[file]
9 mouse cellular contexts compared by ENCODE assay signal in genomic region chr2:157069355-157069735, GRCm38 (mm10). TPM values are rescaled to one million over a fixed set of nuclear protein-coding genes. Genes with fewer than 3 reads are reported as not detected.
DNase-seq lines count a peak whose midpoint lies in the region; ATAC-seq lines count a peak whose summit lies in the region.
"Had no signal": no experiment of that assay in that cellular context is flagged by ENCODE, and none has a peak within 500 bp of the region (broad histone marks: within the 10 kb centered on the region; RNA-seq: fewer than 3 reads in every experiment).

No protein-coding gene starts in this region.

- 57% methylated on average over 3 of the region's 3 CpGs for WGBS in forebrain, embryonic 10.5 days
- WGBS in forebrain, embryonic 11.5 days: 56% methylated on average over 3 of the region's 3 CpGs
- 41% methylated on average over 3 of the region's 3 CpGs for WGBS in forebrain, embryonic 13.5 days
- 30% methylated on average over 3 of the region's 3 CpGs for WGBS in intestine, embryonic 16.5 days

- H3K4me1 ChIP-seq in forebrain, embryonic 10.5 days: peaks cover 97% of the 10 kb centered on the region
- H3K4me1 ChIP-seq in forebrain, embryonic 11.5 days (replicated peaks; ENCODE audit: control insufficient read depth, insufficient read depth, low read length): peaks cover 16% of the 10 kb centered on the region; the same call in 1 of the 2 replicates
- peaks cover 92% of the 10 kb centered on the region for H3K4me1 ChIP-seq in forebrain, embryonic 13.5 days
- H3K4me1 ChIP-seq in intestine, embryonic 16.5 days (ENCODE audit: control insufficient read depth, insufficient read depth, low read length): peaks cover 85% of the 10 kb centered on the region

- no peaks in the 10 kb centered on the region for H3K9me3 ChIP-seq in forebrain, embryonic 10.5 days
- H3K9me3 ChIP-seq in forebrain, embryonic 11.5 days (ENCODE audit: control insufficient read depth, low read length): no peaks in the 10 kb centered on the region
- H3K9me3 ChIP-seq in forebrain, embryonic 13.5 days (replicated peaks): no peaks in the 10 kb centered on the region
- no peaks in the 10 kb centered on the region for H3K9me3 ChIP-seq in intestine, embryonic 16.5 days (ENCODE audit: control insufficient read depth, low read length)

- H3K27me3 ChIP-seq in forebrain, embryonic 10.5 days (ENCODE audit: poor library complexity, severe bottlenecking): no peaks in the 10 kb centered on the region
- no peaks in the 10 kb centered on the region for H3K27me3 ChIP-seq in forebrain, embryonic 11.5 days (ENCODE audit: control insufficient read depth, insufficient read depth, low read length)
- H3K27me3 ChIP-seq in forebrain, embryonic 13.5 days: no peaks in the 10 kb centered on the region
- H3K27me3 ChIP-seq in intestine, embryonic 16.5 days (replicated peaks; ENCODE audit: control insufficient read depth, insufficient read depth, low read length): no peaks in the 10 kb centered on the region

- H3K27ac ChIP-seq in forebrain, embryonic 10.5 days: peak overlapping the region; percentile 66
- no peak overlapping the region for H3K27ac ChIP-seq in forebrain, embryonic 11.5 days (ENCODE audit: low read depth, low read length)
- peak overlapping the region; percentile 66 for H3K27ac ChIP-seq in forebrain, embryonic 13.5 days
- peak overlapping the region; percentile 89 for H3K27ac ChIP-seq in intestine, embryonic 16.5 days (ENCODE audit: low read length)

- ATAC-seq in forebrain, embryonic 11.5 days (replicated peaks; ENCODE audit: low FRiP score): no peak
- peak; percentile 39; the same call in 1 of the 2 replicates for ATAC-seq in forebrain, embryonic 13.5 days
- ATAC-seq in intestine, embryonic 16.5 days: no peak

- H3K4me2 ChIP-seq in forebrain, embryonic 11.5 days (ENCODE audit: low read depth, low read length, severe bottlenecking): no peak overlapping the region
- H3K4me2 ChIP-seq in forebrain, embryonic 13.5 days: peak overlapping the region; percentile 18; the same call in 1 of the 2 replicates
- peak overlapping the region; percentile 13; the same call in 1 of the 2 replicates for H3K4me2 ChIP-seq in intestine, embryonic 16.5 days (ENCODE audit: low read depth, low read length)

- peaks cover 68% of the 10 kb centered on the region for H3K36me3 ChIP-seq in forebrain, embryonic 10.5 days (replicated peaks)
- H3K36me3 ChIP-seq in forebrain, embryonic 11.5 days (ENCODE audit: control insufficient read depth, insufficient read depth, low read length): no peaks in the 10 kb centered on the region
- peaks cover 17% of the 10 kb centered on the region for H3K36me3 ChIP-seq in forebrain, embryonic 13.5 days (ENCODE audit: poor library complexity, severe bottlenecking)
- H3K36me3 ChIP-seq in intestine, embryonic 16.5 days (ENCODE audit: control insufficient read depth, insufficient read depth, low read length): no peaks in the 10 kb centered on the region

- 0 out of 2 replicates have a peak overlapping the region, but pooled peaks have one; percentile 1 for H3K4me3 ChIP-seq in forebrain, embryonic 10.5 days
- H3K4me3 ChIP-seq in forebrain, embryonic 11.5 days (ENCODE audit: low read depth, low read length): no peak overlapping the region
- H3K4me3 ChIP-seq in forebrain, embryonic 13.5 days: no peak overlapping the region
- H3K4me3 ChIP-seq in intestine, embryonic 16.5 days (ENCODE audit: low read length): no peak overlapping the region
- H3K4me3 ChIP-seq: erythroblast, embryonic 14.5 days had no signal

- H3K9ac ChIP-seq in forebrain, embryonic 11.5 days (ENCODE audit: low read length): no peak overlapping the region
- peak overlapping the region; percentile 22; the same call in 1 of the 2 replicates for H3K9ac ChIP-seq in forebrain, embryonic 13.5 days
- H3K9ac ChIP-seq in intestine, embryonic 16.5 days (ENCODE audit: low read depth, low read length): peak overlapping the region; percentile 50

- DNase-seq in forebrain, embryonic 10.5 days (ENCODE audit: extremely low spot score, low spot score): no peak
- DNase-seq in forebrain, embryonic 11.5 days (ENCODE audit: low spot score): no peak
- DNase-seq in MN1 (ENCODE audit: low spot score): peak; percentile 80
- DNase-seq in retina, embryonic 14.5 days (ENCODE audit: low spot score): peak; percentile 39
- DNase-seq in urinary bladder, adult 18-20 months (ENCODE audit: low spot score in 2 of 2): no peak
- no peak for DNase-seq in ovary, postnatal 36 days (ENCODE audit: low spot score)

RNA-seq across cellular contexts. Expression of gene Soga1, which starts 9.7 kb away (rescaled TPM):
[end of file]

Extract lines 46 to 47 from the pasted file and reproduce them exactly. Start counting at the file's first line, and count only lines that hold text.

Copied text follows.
- DNase-seq in retina, embryonic 14.5 days (ENCODE audit: low spot score): peak; percentile 39
- DNase-seq in urinary bladder, adult 18-20 months (ENCODE audit: low spot score in 2 of 2): no peak